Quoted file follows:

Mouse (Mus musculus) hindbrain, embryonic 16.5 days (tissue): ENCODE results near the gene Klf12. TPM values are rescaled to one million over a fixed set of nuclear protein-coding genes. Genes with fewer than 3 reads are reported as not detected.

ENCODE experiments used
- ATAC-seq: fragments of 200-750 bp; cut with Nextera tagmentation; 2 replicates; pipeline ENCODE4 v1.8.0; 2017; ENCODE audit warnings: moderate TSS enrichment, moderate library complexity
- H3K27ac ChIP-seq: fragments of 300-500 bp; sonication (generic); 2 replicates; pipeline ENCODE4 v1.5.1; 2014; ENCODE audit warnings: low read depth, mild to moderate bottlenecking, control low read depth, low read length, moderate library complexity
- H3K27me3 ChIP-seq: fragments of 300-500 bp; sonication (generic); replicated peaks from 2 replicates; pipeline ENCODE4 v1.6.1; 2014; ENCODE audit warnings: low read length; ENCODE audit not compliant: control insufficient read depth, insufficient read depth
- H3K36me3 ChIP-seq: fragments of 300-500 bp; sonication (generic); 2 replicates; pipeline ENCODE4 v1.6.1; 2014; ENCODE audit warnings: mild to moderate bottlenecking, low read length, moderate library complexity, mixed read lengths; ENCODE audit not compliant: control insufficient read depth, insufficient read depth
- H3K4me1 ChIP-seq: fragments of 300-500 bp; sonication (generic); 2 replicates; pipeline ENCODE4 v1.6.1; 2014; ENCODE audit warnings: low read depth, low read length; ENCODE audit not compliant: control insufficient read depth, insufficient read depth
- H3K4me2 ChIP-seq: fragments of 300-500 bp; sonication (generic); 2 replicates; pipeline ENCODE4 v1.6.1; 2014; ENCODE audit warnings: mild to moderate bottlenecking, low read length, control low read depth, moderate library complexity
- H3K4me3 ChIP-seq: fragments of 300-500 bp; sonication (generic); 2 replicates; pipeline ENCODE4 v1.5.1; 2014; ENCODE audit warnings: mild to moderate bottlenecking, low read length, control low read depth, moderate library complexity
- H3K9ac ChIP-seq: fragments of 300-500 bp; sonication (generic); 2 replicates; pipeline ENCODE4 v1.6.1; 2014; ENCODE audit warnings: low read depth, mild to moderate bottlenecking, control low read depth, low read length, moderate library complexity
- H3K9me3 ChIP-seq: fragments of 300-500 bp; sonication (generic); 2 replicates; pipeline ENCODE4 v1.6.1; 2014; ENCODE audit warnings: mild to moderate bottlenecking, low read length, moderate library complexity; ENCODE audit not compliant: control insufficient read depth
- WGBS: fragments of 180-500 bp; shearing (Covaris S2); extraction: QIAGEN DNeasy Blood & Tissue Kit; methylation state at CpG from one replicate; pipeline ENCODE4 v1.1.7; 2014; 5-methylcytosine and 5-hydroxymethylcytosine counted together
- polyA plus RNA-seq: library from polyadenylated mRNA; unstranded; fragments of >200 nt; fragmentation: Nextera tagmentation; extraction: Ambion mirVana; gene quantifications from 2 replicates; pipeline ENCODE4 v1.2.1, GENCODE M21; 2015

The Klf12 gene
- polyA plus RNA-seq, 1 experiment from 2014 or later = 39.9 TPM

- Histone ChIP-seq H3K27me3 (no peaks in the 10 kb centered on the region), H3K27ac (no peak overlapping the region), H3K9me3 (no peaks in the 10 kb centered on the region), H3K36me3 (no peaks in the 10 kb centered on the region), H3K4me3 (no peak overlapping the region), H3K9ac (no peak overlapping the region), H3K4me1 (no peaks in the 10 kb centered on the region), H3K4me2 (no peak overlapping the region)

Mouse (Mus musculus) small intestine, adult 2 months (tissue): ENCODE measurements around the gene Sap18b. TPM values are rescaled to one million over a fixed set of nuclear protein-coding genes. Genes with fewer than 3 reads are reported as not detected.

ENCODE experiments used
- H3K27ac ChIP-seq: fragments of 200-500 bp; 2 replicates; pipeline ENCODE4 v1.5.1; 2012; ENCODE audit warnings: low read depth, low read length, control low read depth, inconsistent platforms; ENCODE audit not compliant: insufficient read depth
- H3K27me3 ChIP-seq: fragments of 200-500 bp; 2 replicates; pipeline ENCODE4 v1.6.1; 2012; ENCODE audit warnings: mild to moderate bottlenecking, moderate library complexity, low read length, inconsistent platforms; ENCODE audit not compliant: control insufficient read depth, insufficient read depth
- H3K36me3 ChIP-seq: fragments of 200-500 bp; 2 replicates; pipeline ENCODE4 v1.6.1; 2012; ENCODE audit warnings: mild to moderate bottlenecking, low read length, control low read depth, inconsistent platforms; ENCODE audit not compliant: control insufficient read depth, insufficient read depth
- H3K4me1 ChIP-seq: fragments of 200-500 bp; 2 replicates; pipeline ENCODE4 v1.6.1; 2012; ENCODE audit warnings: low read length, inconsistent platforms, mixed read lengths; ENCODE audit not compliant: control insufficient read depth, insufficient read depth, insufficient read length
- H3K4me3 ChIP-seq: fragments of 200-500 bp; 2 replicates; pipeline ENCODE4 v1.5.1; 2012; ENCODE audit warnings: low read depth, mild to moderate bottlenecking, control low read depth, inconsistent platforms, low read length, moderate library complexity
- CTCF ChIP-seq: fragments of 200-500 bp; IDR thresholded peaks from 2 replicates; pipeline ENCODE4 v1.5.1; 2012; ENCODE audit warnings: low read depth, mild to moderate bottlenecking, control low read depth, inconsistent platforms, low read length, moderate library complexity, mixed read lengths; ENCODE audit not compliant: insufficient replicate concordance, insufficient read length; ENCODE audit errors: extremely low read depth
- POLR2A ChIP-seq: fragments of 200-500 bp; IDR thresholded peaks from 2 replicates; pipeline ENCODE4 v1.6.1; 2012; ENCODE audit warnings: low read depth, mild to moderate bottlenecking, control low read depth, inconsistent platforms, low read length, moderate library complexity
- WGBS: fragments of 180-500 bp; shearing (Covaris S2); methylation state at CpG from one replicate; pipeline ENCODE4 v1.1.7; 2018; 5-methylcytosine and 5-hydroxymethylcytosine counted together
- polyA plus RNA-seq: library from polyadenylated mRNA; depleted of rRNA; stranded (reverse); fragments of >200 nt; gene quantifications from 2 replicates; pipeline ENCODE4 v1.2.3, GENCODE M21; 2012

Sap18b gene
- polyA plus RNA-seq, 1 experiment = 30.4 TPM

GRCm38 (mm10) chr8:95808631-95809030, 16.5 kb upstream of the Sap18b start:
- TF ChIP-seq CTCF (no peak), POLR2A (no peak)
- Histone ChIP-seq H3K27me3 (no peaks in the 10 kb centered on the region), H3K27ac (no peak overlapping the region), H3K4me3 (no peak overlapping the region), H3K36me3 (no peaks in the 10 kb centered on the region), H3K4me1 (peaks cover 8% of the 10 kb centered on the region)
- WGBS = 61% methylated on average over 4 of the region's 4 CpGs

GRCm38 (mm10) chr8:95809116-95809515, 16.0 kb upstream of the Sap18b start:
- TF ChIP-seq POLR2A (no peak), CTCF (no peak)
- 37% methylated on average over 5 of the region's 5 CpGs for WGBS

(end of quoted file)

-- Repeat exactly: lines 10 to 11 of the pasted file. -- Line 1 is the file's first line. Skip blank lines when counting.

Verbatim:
- H3K9ac ChIP-seq: fragments of 300-500 bp; sonication (generic); 2 replicates; pipeline ENCODE4 v1.6.1; 2014; ENCODE audit warnings: low read depth, mild to moderate bottlenecking, control low read depth, low read length, moderate library complexity
- H3K9me3 ChIP-seq: fragments of 300-500 bp; sonication (generic); 2 replicates; pipeline ENCODE4 v1.6.1; 2014; ENCODE audit warnings: mild to moderate bottlenecking, low read length, moderate library complexity; ENCODE audit not compliant: control insufficient read depth